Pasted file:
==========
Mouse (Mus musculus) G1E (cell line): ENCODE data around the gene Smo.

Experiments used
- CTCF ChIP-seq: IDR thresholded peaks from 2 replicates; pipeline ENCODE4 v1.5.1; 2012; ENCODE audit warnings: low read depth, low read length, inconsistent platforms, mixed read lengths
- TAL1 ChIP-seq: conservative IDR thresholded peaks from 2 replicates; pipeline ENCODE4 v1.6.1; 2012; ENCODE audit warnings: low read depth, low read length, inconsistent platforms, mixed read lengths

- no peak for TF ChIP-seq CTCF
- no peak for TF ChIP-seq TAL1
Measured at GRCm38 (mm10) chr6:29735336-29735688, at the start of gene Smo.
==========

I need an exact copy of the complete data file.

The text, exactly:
Mouse (Mus musculus) G1E (cell line): ENCODE data around the gene Smo.

Experiments used
- CTCF ChIP-seq: IDR thresholded peaks from 2 replicates; pipeline ENCODE4 v1.5.1; 2012; ENCODE audit warnings: low read depth, low read length, inconsistent platforms, mixed read lengths
- TAL1 ChIP-seq: conservative IDR thresholded peaks from 2 replicates; pipeline ENCODE4 v1.6.1; 2012; ENCODE audit warnings: low read depth, low read length, inconsistent platforms, mixed read lengths

- no peak for TF ChIP-seq CTCF
- no peak for TF ChIP-seq TAL1
Measured at GRCm38 (mm10) chr6:29735336-29735688, at the start of gene Smo.